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Translation

In Another Tongue: How Translation As A Literary Form Has Gained Ground In India

In a country as linguistically diverse as India, with its treasure trove of regional literature and a growing tribe of English speakers, translation as a literary form is gaining ground

A  work of translation is a world recreated in another tongue. Translators who transcreate a literary text invariably slip into the style and cultural consciousness of ano­ther writer. While working with elem­ents of sound and rhythm, image and rhetoric, tone and voice, a translator is a ventriloquist and a chameleon in his/her manipulation of language within the island of the given text and its distinct perimeter, Lydia Davis writes in Essays Two: On Proust, Translation, Foreign Languages, and the City of Arles (2021).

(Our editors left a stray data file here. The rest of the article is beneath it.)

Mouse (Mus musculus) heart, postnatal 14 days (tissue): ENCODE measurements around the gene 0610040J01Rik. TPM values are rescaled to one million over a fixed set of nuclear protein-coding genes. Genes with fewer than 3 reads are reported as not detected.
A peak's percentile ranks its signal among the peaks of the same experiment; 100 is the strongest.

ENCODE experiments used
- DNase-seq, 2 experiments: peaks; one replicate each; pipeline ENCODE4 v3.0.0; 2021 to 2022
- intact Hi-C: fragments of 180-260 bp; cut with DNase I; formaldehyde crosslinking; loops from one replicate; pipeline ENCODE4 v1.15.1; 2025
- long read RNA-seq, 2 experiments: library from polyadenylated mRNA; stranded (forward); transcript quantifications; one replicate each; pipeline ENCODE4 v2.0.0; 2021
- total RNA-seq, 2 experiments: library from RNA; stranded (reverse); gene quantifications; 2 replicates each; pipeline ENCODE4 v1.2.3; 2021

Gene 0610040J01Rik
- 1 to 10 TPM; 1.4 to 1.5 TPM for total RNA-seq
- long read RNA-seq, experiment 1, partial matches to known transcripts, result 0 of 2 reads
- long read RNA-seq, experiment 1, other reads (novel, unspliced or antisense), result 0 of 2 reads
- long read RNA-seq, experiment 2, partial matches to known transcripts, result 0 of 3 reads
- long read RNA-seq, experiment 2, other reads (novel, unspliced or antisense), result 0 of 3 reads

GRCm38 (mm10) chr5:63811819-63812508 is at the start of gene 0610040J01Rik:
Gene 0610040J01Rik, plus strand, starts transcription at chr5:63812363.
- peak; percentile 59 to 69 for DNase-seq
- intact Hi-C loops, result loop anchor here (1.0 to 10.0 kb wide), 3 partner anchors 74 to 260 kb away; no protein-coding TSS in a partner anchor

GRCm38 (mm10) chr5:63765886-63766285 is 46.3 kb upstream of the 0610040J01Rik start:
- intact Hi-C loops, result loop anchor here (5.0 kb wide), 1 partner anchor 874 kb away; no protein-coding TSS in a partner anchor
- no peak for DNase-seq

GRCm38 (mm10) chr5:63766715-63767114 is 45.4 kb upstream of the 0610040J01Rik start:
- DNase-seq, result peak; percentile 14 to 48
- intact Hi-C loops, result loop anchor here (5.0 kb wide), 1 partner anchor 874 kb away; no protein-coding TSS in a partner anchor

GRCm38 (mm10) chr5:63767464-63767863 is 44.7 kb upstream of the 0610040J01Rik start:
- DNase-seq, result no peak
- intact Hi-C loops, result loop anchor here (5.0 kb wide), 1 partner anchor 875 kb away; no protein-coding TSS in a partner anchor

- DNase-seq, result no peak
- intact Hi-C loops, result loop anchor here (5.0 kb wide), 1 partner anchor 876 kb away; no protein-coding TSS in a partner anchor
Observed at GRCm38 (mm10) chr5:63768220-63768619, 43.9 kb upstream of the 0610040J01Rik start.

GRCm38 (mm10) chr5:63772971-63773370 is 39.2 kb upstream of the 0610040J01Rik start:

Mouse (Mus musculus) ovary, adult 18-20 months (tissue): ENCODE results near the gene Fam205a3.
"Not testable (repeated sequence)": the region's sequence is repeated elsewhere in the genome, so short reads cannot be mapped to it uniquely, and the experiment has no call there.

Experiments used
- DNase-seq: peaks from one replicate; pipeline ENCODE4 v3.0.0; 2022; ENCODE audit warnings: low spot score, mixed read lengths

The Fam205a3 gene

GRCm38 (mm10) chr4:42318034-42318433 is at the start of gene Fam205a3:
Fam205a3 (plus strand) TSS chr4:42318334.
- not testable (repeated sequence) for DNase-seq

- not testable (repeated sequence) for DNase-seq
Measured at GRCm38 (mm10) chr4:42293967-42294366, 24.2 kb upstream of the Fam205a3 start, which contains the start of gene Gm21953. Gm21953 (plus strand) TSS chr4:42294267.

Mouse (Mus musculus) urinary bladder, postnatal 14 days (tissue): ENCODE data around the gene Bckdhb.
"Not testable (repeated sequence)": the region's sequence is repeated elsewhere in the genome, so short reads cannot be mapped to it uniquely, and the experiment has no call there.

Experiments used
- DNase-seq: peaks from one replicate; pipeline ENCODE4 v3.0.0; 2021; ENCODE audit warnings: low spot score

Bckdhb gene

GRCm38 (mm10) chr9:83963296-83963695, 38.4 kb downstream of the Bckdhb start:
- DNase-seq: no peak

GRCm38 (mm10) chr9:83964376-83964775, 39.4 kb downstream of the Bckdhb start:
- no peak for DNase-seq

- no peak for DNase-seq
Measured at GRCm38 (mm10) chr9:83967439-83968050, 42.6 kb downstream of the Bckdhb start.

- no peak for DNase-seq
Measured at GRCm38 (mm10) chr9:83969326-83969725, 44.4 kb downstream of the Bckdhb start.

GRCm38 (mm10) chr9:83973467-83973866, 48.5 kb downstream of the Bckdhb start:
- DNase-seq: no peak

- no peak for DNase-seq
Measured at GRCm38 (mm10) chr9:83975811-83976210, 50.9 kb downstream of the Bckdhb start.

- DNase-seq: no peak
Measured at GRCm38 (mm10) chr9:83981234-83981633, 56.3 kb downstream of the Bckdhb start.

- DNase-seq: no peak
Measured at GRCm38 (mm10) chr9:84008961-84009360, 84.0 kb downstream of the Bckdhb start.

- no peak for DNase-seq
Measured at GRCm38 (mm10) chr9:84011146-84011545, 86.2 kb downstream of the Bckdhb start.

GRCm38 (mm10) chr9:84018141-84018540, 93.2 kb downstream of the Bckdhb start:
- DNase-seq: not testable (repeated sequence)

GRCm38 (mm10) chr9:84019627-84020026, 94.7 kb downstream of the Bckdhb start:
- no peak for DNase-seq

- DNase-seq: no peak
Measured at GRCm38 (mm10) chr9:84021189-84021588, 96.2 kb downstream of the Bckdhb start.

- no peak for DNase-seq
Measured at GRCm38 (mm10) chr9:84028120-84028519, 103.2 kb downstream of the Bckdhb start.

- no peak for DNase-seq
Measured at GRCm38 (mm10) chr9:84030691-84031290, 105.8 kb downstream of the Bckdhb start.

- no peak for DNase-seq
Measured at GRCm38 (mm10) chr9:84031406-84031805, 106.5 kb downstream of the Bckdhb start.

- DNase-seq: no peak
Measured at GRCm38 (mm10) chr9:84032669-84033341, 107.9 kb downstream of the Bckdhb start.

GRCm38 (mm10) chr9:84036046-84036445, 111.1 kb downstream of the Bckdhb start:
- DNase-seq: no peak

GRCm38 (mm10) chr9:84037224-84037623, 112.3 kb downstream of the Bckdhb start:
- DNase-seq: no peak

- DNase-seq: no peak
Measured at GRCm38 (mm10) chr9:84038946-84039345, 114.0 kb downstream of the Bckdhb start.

A translator’s identity extends well beyond a language expert. Translators are also cultural connoisseurs since they have figured out the man­ifold dynamics of the target literary system, remarks Hemang Ashwinkumar, a bilingual poet, translator, editor and critic, who has been working in Gujarati and English. His translation of Dalpat Chauhan’s novel, Vultures (Pen­g­uin Random House), has just been published. Centred on the violent tipping point of caste hierarchy in a Gujarat village in 1964, the novel is set to introduce English readers to one of the architects of Dalit literature in Gujarat.

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